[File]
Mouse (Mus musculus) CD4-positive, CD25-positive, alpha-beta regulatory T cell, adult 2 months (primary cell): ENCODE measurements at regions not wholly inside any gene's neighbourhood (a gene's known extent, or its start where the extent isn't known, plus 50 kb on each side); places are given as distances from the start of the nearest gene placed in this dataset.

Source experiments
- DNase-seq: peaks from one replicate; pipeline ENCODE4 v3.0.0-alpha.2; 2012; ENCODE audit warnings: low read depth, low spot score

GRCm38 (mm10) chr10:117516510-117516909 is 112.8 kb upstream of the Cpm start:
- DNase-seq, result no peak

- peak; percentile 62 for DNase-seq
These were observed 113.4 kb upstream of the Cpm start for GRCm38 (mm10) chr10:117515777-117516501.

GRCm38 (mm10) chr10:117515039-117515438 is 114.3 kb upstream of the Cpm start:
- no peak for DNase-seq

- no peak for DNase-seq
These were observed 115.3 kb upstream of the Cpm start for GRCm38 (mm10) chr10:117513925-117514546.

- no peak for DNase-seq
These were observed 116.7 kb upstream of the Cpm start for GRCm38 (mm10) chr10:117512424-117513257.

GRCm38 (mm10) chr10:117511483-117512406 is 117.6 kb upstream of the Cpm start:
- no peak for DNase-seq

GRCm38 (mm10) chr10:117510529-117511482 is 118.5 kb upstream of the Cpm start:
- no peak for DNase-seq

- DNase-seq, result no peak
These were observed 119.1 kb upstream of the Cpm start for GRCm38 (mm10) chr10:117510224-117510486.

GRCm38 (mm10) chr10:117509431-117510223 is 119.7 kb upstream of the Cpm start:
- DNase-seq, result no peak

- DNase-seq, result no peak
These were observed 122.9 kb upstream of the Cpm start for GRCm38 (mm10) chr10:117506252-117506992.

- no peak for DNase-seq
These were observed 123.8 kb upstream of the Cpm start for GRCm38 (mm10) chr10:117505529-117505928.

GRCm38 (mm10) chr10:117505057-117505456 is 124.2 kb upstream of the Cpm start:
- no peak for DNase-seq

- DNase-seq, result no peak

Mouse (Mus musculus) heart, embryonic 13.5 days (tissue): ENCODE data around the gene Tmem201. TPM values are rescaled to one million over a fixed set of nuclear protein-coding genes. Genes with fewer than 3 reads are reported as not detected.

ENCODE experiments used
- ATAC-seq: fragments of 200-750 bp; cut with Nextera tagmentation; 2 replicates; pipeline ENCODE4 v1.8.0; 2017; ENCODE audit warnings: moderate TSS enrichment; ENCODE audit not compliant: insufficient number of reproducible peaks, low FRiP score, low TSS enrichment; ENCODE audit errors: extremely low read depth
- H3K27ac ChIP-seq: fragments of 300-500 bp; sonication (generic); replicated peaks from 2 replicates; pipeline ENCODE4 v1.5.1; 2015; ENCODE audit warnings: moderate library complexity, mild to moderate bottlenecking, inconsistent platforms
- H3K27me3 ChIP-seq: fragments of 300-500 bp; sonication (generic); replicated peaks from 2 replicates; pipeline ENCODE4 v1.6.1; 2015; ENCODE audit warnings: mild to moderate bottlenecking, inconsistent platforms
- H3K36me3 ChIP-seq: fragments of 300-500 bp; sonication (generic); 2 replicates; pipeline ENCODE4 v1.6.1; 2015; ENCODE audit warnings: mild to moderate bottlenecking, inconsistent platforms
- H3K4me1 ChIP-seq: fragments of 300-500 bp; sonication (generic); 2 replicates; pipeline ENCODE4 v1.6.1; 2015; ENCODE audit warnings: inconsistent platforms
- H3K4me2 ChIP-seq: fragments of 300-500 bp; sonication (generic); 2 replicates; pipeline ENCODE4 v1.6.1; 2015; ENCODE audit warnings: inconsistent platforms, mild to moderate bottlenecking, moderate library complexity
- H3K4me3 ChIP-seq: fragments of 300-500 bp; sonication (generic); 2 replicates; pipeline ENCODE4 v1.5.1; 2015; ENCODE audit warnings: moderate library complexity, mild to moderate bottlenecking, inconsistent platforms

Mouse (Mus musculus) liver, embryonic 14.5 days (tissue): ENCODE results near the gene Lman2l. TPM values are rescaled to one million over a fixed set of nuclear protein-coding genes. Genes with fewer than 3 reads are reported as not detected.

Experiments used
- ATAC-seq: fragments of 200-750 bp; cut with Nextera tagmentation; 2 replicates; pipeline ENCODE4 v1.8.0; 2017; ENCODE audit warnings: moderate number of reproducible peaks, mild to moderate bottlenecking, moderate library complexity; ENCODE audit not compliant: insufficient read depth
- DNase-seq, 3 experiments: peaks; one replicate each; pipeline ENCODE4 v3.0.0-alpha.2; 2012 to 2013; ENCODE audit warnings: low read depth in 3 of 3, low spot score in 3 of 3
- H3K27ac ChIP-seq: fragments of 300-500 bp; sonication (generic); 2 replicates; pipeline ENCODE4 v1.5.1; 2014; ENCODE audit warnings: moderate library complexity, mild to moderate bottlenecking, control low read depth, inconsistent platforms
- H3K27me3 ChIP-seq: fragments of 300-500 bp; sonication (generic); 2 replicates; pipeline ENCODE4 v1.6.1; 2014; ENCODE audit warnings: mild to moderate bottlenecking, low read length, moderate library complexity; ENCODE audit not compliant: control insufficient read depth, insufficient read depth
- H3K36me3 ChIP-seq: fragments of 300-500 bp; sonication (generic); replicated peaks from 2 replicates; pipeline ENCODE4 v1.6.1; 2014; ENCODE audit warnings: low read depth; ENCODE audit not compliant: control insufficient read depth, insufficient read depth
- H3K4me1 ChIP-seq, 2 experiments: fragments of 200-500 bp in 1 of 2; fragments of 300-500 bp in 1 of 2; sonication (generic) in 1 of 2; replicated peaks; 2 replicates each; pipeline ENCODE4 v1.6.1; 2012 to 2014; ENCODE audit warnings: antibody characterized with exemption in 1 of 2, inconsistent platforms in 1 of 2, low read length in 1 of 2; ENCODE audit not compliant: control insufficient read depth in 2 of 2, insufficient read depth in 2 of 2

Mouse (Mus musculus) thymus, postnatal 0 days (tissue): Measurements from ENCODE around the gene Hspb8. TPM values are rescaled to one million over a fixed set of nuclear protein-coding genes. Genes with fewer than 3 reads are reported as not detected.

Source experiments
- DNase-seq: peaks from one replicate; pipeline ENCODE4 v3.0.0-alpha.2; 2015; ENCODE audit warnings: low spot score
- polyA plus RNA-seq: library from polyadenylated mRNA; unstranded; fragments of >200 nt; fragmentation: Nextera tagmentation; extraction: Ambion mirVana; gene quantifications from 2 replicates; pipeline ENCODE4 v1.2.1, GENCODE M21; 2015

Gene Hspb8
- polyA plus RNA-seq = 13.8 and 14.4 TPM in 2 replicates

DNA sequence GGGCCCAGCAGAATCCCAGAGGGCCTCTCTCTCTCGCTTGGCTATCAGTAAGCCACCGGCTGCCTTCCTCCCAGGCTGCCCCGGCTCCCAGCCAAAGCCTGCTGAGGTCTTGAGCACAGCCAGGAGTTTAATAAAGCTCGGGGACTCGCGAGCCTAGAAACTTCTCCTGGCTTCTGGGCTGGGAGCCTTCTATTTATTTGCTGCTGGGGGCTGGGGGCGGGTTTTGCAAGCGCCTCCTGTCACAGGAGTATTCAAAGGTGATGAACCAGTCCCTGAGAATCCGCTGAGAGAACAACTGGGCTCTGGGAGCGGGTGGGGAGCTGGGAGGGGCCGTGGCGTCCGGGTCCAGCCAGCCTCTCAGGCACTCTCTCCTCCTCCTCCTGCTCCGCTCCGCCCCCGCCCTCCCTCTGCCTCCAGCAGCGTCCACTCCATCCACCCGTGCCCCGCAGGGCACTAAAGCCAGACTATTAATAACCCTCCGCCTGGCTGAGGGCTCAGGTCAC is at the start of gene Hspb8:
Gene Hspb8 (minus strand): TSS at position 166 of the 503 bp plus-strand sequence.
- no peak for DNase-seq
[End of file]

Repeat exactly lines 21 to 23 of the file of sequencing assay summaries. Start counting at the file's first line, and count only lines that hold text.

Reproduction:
- DNase-seq, result no peak

- DNase-seq, result no peak
These were observed 122.9 kb upstream of the Cpm start for GRCm38 (mm10) chr10:117506252-117506992.